Believe me, I didn't want to sway my head around in slow rhythmic delight at saccharine love songs like "If You Leave Me Now." I didn't want to move my lips along to the words of "Hard to Say I'm Sorry" (especially since I didn't even know I knew the words). I didn't want to enjoy all the heart tugging melodies and blazing horn solos, but I'll be damned if I didn't! Despite my best efforts at times I enjoyed the hell out of this concert and I'm not ashamed to admit it. With about eighty three minutes of material and a fifteen track setlist of popular ballads and rocking tunes, this is a concert that should appeal to even the most casual Chicago fan. While I'm not exactly rushing out to purchase the band's various "best of" compilations I certainly liked what I heard, and even those who see the group's name and instantly roll their eyes might want to take a listen, as the band's diverse style offers much more than just syrupy love songs… though, it's the syrupy love songs that are currently playing on an endless loop in my mind -- nay, my soul!
The Blu-ray: Vital Disc Stats
Image brings 'Chicago: Live in Concert' to Blu-ray on a single BD-25 disc that comes housed in a standard keepcase. After some logos and warnings, the disc transitions to a basic menu. The packaging indicates that the concert is region A, B, and C compatible.
The Video: Sizing Up the Picture
The concert is presented in a 1080i/AVC MPEG-4 transfer in the 1.78:1 aspect ratio. Shot digitally in high definition, the video looks perfectly fine but unimpressive.
The source is clean but there is some very slight artifacting, with minor noise and negligible shimmering. Detail is decent with some angles having a nice, sharp quality. With that said, some shots do offer a rather soft appearance. Colors are nicely saturated and the shifting lighting scheme of the show comes through with occasional pop. Black levels are solid and whites bring nice intensity, though the overall picture does have a predominantly flat quality that lacks substantial dimension.
'Chicago: Live in Concert' has a clean, perfectly acceptable look that is in line with many similar concert discs. The visuals get the job done just fine, but it's clear that the audio is the real focus here.
The Audio: Rating the Sound
The show is provided with a DTS-HD Master Audio 5.1 track and an uncompressed PCM 2.0 track. Both audio options sound very good, and I was actually pleasantly surprised by the robust and immersive surround sound mix.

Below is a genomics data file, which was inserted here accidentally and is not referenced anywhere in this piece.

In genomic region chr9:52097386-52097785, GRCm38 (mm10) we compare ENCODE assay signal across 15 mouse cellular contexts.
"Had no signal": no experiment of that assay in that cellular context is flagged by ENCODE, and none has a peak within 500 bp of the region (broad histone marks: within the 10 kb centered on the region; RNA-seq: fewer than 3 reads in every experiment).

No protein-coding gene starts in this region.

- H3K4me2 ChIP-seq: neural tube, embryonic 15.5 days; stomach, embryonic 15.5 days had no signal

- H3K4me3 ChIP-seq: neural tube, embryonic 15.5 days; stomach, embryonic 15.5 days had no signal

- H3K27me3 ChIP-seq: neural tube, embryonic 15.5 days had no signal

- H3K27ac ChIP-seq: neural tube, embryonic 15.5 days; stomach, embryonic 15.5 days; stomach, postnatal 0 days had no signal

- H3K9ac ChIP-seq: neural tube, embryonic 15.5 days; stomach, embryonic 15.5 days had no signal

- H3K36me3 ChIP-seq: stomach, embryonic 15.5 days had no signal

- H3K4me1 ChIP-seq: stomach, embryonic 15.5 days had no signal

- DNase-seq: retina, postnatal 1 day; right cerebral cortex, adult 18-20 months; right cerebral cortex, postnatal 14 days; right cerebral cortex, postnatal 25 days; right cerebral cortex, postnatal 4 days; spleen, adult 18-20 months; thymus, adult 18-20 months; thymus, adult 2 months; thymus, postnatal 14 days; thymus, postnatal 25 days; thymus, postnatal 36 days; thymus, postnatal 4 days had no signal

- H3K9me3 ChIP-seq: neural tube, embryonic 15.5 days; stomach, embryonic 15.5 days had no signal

Vocals are very crisp and carry a nice, full quality. Separation across the entire soundscape is strong, with discrete music cues hitting individual channels. Surrounds bolster the performances with distinct instruments and lots of audience applause and cheers. Dynamic range is great giving the band's mixture of soft and aggressive styles ample room to breathe with no distortion among the wide gamut of frequencies. The group's bustling horn section and various harmonies form an enveloping wall of sound, and the drum beats provide some welcomed low end kick. Balance is mostly good, but crowd reactions are sometimes mixed too high.
With their varied style and eclectic mix of instruments, Chicago presents an interesting pop sound that's represented strongly on this disc. With solid immersion, separation, and fidelity, this is a great sounding concert release.
The Supplements: Digging Into the Good Stuff
Sorry, Chicago fans, Image has decided to show you no love in this barebones only release.
HD Bonus Content: Any Exclusive Goodies in There?
There are no HD exclusives.
While I still wouldn't call myself a Chicago fan, I really did enjoy a lot of this concert and must admit to humming along with many of the sugary, soft ballads. Video quality is solid and the audio mix is great. Unfortunately, there are no extras, but the quality of the show and technical specs should still please any big or casual fans of the band. Worth a Look.
- BD-25 Disc
- Region A, B, and C
- 1080i/AVC MPEG-4
- English DTS-HD Master Audio 5.1
- English PCM 2.0